Next your native extension needs to send a notification. This is done using the passMessageObject function of the MMWormholeClient class.  The important thing to remember here is that the identifier provided, needs to be the same as the event you are listening to in your Titanium app.  In the below example we are broadcasting to an event named wormEvent.

Objective-C Example:


Swift Example:


That is all we need to do from our native extension, the rest will be done in our Titanium app.

The first thing we need to do in our Titanium app is to require an instance of the Ti.Wormhole module.

var wormhole = require('ti.wormhole');

Next we use the start method to configure the module to interact with the MMWormholeClient class in our native extension.  The key thing to remember here is that the suiteName and directory need to match the parameters used to create the MMWormholeClient class instance in your extension.

      suiteName:"Your suite identifier",
      directory:"Your message directory"

Finally, you just need to use the addWormhole method to create an event listener.  This will listen for a specific event and generate a callback when it is triggered.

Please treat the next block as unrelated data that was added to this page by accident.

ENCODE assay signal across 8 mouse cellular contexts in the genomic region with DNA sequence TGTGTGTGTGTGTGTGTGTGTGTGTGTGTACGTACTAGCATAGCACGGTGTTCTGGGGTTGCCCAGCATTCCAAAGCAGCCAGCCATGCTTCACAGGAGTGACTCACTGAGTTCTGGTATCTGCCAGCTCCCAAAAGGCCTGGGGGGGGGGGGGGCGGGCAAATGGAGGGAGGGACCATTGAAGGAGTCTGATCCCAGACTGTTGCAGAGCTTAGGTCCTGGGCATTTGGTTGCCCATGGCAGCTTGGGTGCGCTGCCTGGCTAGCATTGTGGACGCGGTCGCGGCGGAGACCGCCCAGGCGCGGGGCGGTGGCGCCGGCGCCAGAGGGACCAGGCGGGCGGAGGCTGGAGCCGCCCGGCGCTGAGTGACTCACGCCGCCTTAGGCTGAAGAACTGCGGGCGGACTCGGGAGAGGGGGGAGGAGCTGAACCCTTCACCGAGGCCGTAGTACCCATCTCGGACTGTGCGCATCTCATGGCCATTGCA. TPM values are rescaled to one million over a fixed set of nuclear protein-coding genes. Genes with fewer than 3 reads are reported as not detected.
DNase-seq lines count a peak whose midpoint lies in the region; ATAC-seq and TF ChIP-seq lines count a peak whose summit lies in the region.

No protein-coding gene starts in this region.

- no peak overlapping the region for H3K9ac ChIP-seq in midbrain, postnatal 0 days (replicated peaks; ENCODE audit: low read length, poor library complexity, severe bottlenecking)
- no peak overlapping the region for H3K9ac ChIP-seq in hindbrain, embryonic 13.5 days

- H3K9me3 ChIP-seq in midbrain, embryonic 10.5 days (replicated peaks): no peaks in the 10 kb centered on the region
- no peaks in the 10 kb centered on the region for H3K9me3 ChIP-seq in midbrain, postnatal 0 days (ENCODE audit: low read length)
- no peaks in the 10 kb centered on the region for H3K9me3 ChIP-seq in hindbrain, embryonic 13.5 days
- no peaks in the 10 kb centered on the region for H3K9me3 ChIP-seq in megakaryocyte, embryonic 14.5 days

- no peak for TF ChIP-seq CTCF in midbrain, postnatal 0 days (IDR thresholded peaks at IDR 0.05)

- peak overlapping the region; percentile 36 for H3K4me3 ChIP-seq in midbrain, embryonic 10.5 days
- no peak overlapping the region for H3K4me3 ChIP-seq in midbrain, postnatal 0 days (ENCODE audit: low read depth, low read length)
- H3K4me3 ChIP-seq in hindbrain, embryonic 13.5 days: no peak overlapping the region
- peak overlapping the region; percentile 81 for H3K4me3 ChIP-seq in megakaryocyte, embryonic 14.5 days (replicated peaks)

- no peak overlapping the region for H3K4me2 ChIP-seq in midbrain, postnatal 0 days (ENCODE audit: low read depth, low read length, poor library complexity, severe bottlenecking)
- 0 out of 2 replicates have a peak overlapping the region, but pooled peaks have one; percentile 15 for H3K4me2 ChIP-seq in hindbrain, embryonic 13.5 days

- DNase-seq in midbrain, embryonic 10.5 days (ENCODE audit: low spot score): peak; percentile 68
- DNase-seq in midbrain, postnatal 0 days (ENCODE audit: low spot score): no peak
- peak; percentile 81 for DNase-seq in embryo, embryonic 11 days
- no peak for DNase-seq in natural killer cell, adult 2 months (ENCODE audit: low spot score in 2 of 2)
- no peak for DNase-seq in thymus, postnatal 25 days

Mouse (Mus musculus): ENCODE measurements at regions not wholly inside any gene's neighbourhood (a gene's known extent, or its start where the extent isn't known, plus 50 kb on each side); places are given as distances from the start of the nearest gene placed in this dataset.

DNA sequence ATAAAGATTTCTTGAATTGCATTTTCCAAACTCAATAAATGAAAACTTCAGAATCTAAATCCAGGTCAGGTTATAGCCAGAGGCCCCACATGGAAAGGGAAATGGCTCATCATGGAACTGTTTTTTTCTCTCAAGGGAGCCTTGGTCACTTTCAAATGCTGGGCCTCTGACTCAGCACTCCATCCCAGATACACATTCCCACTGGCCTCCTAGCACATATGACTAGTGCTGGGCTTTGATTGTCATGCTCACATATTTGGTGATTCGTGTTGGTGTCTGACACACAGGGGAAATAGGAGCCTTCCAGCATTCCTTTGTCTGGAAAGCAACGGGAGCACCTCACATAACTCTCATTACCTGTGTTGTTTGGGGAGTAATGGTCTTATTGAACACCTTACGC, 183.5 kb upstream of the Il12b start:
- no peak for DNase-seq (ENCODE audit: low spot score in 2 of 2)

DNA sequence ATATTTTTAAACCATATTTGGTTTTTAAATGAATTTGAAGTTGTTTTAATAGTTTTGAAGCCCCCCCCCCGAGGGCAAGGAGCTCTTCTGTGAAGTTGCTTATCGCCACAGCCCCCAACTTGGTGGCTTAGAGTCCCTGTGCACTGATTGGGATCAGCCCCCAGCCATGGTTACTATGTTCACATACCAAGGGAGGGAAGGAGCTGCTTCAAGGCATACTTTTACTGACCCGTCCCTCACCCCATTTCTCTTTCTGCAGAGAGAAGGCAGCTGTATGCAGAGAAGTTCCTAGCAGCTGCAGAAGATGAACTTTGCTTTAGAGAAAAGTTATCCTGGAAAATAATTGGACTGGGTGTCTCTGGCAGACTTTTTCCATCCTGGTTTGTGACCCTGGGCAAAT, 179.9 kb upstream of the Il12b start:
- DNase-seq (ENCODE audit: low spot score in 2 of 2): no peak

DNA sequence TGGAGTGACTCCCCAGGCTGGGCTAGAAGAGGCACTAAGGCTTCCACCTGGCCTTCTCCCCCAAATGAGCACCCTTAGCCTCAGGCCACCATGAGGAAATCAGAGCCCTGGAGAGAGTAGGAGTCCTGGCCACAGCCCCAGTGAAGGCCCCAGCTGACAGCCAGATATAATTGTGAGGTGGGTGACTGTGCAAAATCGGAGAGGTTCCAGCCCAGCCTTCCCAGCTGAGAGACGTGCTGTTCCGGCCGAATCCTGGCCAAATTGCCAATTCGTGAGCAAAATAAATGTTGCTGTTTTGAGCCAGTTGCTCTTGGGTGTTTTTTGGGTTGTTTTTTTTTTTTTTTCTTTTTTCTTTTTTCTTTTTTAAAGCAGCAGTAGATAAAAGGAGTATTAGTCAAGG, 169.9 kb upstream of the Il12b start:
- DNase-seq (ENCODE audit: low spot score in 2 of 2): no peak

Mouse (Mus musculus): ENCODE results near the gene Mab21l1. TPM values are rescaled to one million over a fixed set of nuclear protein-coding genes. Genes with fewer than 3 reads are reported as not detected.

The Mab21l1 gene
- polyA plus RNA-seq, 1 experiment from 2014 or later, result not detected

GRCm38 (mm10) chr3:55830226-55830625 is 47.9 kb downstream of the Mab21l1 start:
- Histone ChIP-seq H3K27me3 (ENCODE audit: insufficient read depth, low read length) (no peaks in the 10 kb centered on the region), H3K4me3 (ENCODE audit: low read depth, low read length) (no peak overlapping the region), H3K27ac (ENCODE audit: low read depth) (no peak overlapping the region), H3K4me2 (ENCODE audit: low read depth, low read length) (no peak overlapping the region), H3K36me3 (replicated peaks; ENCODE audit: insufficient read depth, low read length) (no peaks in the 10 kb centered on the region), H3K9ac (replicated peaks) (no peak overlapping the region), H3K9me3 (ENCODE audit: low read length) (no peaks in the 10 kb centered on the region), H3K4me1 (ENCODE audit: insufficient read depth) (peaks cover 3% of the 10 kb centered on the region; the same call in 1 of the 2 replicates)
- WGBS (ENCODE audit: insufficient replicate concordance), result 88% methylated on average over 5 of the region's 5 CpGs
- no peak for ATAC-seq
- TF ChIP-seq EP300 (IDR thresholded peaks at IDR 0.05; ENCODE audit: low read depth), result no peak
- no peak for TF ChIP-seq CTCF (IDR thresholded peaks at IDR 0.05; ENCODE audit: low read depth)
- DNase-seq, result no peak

console.log("Event in ti app: " + JSON.stringify(e));

Titanium to Native

It is just as easy to go from Titanium to Native.  The following diagrams the end to end process that is used in sending messages from Titanium to your native extension.


I know what you are thinking, another diagram great, show me the code.  To save time we will skip over the requiring the Ti.Wormhole module and calling Start method. This would be the same as the Native to Titanium example.

The first step is to send a message from Titanium using the Ti.Wormhole module’s post method as shown below.  Since you will want to background your app and access notification center, you might want to use setTimeout to give yourself a few seconds.


By calling post, a message is placed into the notification queue to be picked up by your native extension.  To receive these notifications you need to add a listener in your native extension as shown in the following Objective-C and Swift examples.

Objective-C Example:


Swift Example:



The Ti.Wormhole project has examples written in both Objective-C and Swift.  You can see video overview of the project here.  Everything else is at

Lately I’ve been experimenting with using Swift in my Titanium projects.  Since Titanium is really just a Objective-C app under the covers it is fairly straight forward to mix and match Swift within your project.

I did encounter one surprise the first time I added a Swift module or extension to my project.  Even though the extension or module compiles without issue, as soon as it was added to my Titanium project I started to receive errors similar to dyld: Library not loaded: @path/libswiftCore.dylib.  The root cause was surprising, it seems that Xcode 6.2 does not enable the “Embedded Content Contains Swift Code” Build Setting by default for Swift extension projects.